Types of Health Insurance: Preferred Provider Organizations (PPOs)

Armen Hareyan's picture
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The preferred provider organization is a combination of traditional fee-for-service and an HMO. Like an HMO, there are a limited number of doctors and hospitals to choose from. When you use those providers (sometimes called "preferred" providers, other times called "network" providers), most of your medical bills are covered.

When you go to doctors in the PPO, you present a card and do not have to fill out forms. Usually there is a small copayment for each visit. For some services, you may have to pay a deductible and coinsurance.

As with an HMO, a PPO requires that you choose a primary care doctor to monitor your health care. Most PPOs cover preventive care. This usually includes visits to the doctor, well-baby care, immunizations, and mammograms.

In a PPO, you can use doctors who are not part of the plan and still receive some coverage. At these times, you will pay a larger portion of the bill yourself (and also fill out the claims forms). Some people like this option because even if their doctor is not a part of the network, it means they don't have to change doctors to join a PPO.

Questions to Ask About a PPO

  • Are there many doctors to choose from? Who are the doctors in the PPO network? Where are they located? Which ones are accepting new patients? How are referrals to specialists handled?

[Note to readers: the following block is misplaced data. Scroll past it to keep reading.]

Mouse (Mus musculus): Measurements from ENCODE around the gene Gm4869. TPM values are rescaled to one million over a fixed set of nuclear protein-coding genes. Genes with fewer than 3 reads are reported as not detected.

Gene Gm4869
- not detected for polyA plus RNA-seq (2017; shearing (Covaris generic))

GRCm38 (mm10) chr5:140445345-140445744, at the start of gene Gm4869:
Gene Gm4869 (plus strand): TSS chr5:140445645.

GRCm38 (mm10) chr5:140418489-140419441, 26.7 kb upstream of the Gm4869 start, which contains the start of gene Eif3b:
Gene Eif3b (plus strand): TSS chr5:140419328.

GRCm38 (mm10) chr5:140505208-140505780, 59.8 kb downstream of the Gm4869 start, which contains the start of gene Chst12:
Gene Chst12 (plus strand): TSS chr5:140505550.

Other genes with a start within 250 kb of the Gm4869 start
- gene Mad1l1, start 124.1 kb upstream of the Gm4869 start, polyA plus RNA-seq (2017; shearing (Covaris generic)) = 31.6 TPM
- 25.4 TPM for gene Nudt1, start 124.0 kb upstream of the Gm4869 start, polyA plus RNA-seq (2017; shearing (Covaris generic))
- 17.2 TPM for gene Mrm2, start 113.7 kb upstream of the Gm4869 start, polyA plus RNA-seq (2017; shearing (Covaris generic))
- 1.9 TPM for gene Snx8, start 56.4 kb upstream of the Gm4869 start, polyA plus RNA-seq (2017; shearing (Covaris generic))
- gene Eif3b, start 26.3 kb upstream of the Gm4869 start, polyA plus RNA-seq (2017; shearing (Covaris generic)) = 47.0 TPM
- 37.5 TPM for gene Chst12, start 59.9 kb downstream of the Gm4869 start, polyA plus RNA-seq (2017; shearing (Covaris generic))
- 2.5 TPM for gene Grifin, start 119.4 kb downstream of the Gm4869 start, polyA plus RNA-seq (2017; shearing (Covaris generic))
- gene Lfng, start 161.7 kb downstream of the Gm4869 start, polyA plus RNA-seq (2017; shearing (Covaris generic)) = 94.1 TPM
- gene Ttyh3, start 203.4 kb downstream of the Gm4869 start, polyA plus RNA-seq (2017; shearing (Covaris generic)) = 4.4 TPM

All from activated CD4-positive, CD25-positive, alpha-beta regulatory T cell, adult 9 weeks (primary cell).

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  • What hospitals are available through the PPO? Where is the nearest hospital in the PPO network? What arrangements does the PPO have for handling emergency care?

  • What services are covered? What preventive services are offered? Are there limits on medical tests, out-of-hospital care, mental health care, prescription drugs, or other services that are important to you?

  • What will the PPO plan cost? How much is the premium? Is there a per-visit cost for seeing PPO doctors or other types of copayments for services? What is the difference in cost between using doctors in the PPO network and those outside it? What is the deductible and coinsurance rate for care outside of the PPO? Is there a limit to the maximum you would pay out of pocket?

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The source of this article is http://www.ahcpr.gov

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